Philippines Holds Rates as Recovery Concerns Trump Inflation
(Bloomberg) -- The Philippines’ central bank held its key interest rate at a record low for a third straight meeting, voicing increasing concern about rising prices but saying they’re not yet a reason to tighten policy.
Bangko Sentral ng Pilipinas left the benchmark rate at 2% Thursday, as predicted by all 23 analysts in a Bloomberg survey. With inflation expected to breach the upper limit of the central bank’s 2%-4% target this year, the bank said it’s vigilant for any evidence that supply bottlenecks are sparking wider price pressures.
“Looking ahead, the BSP will remain watchful for any signs of inflation becoming broader-based,” Governor Benjamin Diokno said. The bank “is prepared to take immediate measures as appropriate to ensure that the monetary policy stance continues to support the BSP’s price and financial stability objectives.”
Trading in the peso and the local stock market had closed before the announcement. The six-month contract for peso non-deliverable forwards was up 0.2% to 49.25 as of 5:21 p.m.
The central bank is weighing the risk of tightening policy too early with the economy still mired in recession. The Philippines was one of the economies hardest hit by the pandemic in Asia, and -- with new virus cases still at record highs -- its recovery lags its peers.
What Bloomberg Economics Says:
“With BSP continuing to signal that it sees the inflation environment as manageable and the upswing in price pressures to be transitory, we expect its focus will remain on keeping policy accommodative to support the recovery.”
-- Justin Jimenez, Asia economist
Officials have been trying to ease concerns about price pressures since inflation reached its fastest pace in more than two years in February, saying the supply-related increases had limited spillover to the rest of the economy.
More stringent quarantine restrictions imposed this week in Manila and nearby provinces could help to ease price pressures, but may weigh on recovery prospects, said Michael Ricafort, an economist at Rizal Commercial Banking Corp. in Manila.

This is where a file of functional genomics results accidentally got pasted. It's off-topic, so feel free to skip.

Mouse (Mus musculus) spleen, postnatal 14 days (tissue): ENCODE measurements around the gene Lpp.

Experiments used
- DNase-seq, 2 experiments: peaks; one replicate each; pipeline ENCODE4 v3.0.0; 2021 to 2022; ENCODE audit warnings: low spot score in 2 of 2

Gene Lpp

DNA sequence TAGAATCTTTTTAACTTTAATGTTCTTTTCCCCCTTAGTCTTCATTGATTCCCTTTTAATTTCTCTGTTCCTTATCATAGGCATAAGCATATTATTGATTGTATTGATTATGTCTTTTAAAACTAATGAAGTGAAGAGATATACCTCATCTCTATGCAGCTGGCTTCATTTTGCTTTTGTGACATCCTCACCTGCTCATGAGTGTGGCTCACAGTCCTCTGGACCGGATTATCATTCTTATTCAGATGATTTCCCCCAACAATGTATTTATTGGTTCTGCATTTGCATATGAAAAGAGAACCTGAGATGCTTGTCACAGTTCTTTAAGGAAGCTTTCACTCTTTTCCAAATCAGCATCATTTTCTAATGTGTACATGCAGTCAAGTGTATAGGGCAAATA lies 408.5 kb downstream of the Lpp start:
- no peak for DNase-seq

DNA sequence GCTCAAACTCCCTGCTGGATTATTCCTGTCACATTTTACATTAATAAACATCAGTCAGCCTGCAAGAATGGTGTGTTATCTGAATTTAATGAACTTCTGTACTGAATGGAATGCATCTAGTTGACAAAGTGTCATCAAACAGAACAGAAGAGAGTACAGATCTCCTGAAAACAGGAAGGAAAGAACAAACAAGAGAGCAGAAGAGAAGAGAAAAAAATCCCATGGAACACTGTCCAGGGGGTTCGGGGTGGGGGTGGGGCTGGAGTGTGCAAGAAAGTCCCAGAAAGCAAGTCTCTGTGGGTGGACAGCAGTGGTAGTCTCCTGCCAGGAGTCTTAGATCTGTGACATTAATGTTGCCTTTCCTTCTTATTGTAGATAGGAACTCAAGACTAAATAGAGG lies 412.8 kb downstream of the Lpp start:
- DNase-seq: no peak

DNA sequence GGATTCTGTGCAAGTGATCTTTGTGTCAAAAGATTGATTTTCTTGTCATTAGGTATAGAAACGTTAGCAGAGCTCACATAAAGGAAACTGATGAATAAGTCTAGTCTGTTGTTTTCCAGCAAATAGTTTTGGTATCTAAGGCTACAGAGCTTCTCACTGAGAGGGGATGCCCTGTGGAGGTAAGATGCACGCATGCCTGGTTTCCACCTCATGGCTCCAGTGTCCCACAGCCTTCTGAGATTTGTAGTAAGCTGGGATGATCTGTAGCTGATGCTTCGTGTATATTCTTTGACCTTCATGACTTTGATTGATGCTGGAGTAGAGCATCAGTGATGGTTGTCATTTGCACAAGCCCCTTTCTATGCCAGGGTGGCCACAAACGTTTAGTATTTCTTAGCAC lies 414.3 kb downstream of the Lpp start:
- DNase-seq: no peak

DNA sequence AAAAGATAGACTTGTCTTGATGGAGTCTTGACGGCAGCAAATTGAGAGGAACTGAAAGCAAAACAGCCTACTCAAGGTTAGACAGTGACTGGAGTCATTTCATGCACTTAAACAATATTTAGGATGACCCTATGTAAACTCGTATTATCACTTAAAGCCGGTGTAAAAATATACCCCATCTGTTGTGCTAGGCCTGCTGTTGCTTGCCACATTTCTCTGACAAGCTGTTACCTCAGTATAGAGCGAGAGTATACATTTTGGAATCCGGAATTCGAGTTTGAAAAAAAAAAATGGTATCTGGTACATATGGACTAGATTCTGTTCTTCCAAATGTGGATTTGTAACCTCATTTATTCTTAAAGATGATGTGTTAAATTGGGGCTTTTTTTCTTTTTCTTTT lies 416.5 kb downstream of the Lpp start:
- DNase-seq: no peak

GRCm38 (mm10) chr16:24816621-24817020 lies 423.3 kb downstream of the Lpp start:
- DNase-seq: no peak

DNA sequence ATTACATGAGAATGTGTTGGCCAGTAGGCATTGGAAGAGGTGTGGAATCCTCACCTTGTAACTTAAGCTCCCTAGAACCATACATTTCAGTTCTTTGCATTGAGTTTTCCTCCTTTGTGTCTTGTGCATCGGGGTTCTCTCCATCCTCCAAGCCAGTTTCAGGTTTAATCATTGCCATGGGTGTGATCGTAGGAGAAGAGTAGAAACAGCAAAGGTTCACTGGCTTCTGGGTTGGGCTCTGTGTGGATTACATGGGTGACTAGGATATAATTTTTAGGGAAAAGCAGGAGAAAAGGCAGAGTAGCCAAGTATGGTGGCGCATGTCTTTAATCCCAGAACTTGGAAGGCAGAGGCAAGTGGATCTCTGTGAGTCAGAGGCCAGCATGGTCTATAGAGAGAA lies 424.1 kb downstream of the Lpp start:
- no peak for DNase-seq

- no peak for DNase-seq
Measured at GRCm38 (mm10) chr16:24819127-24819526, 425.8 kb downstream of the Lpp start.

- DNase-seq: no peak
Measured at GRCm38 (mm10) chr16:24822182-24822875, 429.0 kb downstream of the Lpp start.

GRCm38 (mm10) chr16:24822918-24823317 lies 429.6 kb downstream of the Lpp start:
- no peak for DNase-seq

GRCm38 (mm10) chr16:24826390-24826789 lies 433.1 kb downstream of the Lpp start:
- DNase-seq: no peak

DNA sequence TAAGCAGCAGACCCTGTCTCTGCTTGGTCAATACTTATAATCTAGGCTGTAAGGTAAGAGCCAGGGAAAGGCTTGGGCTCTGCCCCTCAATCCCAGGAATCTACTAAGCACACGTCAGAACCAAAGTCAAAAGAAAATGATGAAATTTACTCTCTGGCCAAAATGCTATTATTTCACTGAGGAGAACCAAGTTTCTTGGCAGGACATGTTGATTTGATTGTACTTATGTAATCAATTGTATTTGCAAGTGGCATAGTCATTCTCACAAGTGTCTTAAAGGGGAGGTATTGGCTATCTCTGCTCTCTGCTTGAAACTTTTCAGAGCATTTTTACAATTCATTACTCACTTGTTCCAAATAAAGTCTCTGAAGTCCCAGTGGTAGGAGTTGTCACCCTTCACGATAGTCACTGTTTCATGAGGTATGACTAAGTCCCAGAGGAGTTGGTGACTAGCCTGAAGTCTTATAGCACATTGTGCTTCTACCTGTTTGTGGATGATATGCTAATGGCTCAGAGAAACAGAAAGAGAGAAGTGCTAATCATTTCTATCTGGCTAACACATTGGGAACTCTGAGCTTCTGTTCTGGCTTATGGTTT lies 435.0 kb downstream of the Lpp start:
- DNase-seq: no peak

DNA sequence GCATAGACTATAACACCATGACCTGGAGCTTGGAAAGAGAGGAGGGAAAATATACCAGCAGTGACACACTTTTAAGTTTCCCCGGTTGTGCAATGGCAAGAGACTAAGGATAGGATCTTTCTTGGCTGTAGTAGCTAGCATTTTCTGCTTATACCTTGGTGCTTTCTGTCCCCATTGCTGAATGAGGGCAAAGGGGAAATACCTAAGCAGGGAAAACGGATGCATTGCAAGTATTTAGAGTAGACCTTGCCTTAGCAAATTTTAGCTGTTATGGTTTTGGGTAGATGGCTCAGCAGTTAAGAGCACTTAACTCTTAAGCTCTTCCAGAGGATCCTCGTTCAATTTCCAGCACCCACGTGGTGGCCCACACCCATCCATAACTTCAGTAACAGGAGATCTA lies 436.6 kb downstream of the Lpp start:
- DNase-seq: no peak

“Governor Diokno admits inflation will likely breach the 4% threshold but that the pandemic would exert downside pressure on prices in the near term,” said Nicholas Mapa, an economist at ING Groep NV in Manila. With price pressures expected to moderate in the second half, “we expect BSP to be on hold for the year.”
Briefing reporters after the decision, Deputy Governor Francis Dakila said supply-side disruptions hadn’t triggered a monetary response in the past, and shouldn’t lead authorities to end their stimulus policies earlier than planned. A supportive monetary stance is still “important” with the recovery in its “nascent stage,” he said.
“The economy is in need of more support,” said Alex Holmes, Asia economist for Capital Economics. “Provided inflation does begin to fall back later in the year, then the door should be open for further easing.”
Other points from the briefing:
- This year’s forecast for average inflation was raised to 4.2%, from 4% previously
- Price increases to remain above the high end of the target band until the third quarter
- Average inflation forecast for 2022, when it’s expected to return to the target band, raised to 2.8% from 2.7%
- Timely implementation of non-monetary measures is “crucial” to anchor inflation
©2021 Bloomberg L.P.